Why do we need to divert waste soil from landfill? 
An image of waste soil being treated and diverted from landfill.

Waste soil accounts for more than one-quarter of the UKs waste. Figures from Defra show that 29 million tonnes of waste soil are produced annually in the construction industry. 

Throughout Europe, almost 500 million tonnes of excavated soil is sent to landfill each year.  

You might think it isnt a big problem with plentiful amounts of soil under our feet. But it is fragile and non-renewable, so the only sustainable solution is to protect it. Thats why the European Union released its soil strategy in 2022. And why the UK’s government is committed to ensuring all soil in England will require sustainable management by 2030. 

The importance of protecting soil is increasing, but theres still some way to go. So, why is it vital to avoid throwing soil away when we have so much of it? 

The importance of soil 

Without soil human life would be difficult as it plays such an important role in the Earths ecosystem. As well as providing nutrients and a support system for plants to grow, it also filters rainwater and buffers against pollutants. As a result, groundwater quality is protected. 

According to the International Soil Reference and Information Centre, soil is essential for mitigating climate change. It highlights recent studies that show it holds around twice as much carbon as the atmosphere. As a result, it could be used to store excess carbon and rebalance the global carbon budget in the future.  

And thats just the start. Soil is also important because: 

  • It makes items such as bricks and mugs. 
  • Essential living organisms and microscopic life use it as their home 
  • Its an archive that records past environmental conditions and stores historic artefacts, such as past ecosystems. 
  • Without it, we couldnt eat as it is essential in arable and livestock farming. 
  •  And, of course, it serves as the base layer that supports the foundations of buildings.

Why we need to divert waste soil from landfill 

Much of the soil sent to landfills comes from construction sites that are difficult to use for building – unless the soil is removed or remediated. But how can soil be unsuitable?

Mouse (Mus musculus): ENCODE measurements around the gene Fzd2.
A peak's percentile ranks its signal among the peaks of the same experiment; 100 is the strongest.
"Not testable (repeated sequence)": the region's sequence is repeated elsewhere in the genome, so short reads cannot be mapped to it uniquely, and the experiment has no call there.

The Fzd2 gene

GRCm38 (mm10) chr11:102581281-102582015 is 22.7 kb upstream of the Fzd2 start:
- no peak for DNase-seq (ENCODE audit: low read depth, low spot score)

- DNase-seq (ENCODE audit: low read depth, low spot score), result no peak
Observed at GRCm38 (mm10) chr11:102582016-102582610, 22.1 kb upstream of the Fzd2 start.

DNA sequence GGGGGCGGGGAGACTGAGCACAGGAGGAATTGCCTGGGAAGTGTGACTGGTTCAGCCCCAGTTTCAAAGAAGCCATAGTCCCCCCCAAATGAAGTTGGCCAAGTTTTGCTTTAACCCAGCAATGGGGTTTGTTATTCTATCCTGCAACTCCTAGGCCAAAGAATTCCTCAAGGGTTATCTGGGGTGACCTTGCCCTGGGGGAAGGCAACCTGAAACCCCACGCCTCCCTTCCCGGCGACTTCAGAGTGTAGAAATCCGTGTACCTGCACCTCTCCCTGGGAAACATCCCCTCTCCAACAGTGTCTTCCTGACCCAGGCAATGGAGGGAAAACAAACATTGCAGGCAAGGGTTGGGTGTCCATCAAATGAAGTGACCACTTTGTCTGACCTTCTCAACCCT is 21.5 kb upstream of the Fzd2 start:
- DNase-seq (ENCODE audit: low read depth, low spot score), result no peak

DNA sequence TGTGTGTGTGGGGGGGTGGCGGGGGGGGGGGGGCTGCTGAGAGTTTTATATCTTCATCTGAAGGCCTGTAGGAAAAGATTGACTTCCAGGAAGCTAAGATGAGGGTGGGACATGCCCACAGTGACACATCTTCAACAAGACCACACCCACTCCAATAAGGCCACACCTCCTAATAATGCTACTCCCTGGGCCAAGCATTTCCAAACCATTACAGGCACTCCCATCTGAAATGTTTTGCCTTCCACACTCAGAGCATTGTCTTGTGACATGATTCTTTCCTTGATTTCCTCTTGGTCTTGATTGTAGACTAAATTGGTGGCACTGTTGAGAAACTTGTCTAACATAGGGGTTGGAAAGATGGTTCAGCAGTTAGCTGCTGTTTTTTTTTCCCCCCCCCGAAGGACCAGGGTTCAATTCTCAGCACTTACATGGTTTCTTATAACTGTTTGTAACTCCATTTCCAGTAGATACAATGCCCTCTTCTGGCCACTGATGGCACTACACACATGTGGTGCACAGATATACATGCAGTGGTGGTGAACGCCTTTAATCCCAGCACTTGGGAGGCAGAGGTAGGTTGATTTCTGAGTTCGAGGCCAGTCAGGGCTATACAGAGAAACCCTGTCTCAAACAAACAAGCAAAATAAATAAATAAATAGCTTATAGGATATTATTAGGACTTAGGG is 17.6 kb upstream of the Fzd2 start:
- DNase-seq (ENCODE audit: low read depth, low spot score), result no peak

One reason is the land was once used for heavy industry and that led to the soil becoming contaminated. Most of these contaminants are the byproducts of the industries on the site; for example, coal tar from mining or metal from ironworks. These sites are known as brownfield sites. 

Some contaminates are visible, while others arent. Some are hazardous, and others non-hazardous. There are three classifications of soil in the UK. It can be either: 

  • Inert 
  • Non-hazardous 
  • Hazardous 

Inert soil 

Inert soil is earth that is not contaminated with heavy metals or chemicals. You can class this as clean.  

Non-hazardous soil 

Soil that is contaminated with heavy metals or chemicals may sound dangerous. But these levels are considered small, and the concentration means they will not react with each other or other contaminants.  

Hazardous soil 

Any soil that contains high levels of chemicals, heavy metals or oil, and pesticides is considered hazardous. These are considered harmful to human health and must be treated and disposed of within government guidelines. 


How to divert soils from landfill 

Any soil can be diverted from landfills through remediation. This means reducing contamination to levels that are suitable for use. Of course, costs will vary depending on the time and processes involved in reducing contamination levels. But, considering hazardous soil landfill disposal rates can cost up to £150 per tonne in the UK, remediation can be financially beneficial. 

Add to that the haulage rates and any costs in replacing soil that has been removed, then keeping soil onsite begins to make a lot of sense.  

Soil remediation is also a sustainable practice. Sending soil to landfill means it becomes classed as waste. But it does not need to be dumped.  

And then theres the CO2 produced by the lorries that carry soil to landfill.  

One of our projects reduced 324,000kg of CO2 emissions by remediating soil contaminated by petroleum hydrocarbons. A total of 52,000 tonnes was diverted from landfill using our LockedIn® remediation process. 

As we head towards soil strategy deadlines throughout Europe, its clear that strategies are essential to divert soil from landfills.  

We can help 

Our LockedIn® process and two decades of experience remediating soil – both on and offsite – means we can help divert soil from landfills. If you would like to know more, contact our team today.

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